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Wilkie Collins

British writer
Wilkie Collins

William Wilkie Collins (January 8, 1824September 23, 1889) was an English novelist, playwright and writer of short stories. He was a pioneer in the writing of detective fiction.

Contents

QuotesEdit

  • I have noticed that the Christianity of a certain class of respectable people begins when they open their prayer-books at eleven o'clock on Sunday morning, and ends when they shut them up again at one o'clock on Sunday afternoon. Nothing so astonishes and insults Christians of this sort as reminding them of their Christianity on a week-day.
    • Collins subverting ostentatious sanctity through observations of her herione in Armadale - Vol. II (p. 130)
    • Also in Literature and Religion in Mid-Victorian England: From Dickens to Eliot by Carolyn Oulton (p. 136)
  • People who read stories are said to have excitable brains.
    • Heart and Science - Vol. II (p. 57)
    • Wilkie Collins: An Illustrated Guide by Andrew Collins & Catherine Peters (p. 139)
  • Men ruin themselves headlong for unworthy women.
    • Man and Wife (p. 385)
    • Also in Wilkie Collins: Man of Mystery and Imagination by Alexander Grinstein (p. 155)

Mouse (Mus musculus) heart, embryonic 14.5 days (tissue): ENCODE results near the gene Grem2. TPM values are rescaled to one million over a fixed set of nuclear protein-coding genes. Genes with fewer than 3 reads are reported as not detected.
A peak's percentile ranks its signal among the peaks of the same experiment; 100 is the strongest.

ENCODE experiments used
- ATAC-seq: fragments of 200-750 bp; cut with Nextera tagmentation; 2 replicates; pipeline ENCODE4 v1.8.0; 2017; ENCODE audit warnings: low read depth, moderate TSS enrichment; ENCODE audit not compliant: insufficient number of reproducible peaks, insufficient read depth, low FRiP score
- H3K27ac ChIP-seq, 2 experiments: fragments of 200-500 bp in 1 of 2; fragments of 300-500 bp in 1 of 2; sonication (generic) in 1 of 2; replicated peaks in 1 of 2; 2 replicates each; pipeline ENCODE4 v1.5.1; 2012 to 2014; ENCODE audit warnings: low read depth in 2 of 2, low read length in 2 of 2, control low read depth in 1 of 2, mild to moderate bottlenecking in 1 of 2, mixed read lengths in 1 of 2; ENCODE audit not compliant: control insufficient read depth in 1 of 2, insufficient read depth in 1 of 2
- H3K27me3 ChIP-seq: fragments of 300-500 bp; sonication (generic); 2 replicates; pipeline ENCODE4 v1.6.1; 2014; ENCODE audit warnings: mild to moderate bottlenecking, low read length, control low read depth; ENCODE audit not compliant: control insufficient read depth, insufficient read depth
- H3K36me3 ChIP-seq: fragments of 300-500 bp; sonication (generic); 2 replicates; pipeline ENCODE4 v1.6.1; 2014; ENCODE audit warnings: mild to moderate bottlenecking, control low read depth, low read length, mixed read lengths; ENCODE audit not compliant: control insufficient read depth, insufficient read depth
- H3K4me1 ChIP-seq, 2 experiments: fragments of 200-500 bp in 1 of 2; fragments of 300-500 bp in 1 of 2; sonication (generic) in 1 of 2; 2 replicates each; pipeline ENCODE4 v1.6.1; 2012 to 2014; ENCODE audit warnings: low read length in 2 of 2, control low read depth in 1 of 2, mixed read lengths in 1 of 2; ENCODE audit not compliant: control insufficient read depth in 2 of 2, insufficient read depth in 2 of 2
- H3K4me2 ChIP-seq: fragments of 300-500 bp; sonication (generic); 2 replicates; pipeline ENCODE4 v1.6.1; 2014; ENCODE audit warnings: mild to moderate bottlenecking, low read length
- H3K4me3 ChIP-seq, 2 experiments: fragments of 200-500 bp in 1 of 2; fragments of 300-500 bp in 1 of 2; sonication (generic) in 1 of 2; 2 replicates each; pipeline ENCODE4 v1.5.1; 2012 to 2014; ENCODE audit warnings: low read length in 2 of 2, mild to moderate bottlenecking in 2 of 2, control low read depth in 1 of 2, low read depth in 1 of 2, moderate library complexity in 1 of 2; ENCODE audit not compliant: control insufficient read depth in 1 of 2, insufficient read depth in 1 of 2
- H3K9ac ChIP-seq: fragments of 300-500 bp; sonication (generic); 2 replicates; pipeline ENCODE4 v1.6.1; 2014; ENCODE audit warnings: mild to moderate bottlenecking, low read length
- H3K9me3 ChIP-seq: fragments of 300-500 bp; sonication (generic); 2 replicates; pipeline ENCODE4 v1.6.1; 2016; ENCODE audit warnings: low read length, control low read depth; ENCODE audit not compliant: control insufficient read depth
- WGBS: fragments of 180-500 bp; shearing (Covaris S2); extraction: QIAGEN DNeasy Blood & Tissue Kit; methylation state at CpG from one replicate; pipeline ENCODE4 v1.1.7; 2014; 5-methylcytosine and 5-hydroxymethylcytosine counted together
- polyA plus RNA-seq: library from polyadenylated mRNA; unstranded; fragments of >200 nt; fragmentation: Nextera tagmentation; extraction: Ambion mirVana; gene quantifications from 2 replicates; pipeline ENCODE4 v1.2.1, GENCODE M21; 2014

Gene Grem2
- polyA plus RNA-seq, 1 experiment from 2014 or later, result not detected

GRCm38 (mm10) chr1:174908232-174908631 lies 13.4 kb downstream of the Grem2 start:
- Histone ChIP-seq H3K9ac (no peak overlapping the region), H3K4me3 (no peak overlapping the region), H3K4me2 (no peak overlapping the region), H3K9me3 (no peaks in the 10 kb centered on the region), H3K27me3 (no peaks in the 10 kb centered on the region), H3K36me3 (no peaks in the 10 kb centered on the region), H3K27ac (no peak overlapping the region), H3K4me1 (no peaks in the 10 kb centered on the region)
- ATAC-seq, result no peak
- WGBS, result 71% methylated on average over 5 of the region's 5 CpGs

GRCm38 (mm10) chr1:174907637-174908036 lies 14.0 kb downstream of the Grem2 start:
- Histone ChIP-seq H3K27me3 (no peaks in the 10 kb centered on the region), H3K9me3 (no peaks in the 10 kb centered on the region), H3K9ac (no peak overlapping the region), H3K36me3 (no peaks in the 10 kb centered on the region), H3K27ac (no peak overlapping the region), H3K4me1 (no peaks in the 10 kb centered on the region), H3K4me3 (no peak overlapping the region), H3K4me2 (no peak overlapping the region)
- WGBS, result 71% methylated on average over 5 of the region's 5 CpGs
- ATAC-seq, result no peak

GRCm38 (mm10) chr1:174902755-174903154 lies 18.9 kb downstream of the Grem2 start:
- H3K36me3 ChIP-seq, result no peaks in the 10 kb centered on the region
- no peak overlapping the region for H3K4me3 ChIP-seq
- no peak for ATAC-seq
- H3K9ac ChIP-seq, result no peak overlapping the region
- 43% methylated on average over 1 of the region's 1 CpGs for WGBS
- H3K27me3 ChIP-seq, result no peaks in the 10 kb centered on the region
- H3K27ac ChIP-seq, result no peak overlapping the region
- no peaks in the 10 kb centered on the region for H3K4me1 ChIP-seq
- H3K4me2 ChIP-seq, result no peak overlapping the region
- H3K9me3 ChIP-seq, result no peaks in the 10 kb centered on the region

• "A very remarkable work... in the present state of light literature in England, a novel that actually tells a story. It 's quite incredible, I know. Try the book. It has another extraordinary merit, it isn't written by a woman."
    • The Black Robe (p. 328)
    • Wilkie Collins: A Literary Life by Graham Law & Andrew Maunder (p. 15)
  • "Ask yourself if there is any explanation of the mystery of your own life and death."
  • I have always held the old-fashioned opinion that the primary object of a work of fiction should be to tell a story; and I have never believed that the novelist who properly performed this first condition of his art, was in danger, on that account, of neglecting the delineation of character — for this plain reason, that the effect produced, by any narrative of events is essentially dependent, not on the events themselves, but on the human interest which is directly connected with them. It may be possible in novel-writing to present characters successfully without telling a story; but it is not possible to tell a story successfully without presenting characters: their existence, as recognizable realities, being the sole condition on which the story can be effectively told. The only narrative which can hope to lay a strong hold on the attention of readers is a narrative which interests them about men and women — for the perfectly obvious reasons that they are men and women themselves.